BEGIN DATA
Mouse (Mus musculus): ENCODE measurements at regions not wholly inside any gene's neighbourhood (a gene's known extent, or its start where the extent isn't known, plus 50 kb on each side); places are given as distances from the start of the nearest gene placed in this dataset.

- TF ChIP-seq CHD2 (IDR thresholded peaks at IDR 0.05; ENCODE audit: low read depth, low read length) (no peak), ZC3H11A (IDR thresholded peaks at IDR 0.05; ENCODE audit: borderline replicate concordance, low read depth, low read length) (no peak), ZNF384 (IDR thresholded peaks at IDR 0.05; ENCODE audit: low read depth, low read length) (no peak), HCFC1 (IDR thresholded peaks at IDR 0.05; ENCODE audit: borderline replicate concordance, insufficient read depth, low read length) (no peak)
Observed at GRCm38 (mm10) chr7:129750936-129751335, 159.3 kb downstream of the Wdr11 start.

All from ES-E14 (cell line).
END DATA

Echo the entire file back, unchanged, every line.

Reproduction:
Mouse (Mus musculus): ENCODE measurements at regions not wholly inside any gene's neighbourhood (a gene's known extent, or its start where the extent isn't known, plus 50 kb on each side); places are given as distances from the start of the nearest gene placed in this dataset.

- TF ChIP-seq CHD2 (IDR thresholded peaks at IDR 0.05; ENCODE audit: low read depth, low read length) (no peak), ZC3H11A (IDR thresholded peaks at IDR 0.05; ENCODE audit: borderline replicate concordance, low read depth, low read length) (no peak), ZNF384 (IDR thresholded peaks at IDR 0.05; ENCODE audit: low read depth, low read length) (no peak), HCFC1 (IDR thresholded peaks at IDR 0.05; ENCODE audit: borderline replicate concordance, insufficient read depth, low read length) (no peak)
Observed at GRCm38 (mm10) chr7:129750936-129751335, 159.3 kb downstream of the Wdr11 start.

All from ES-E14 (cell line).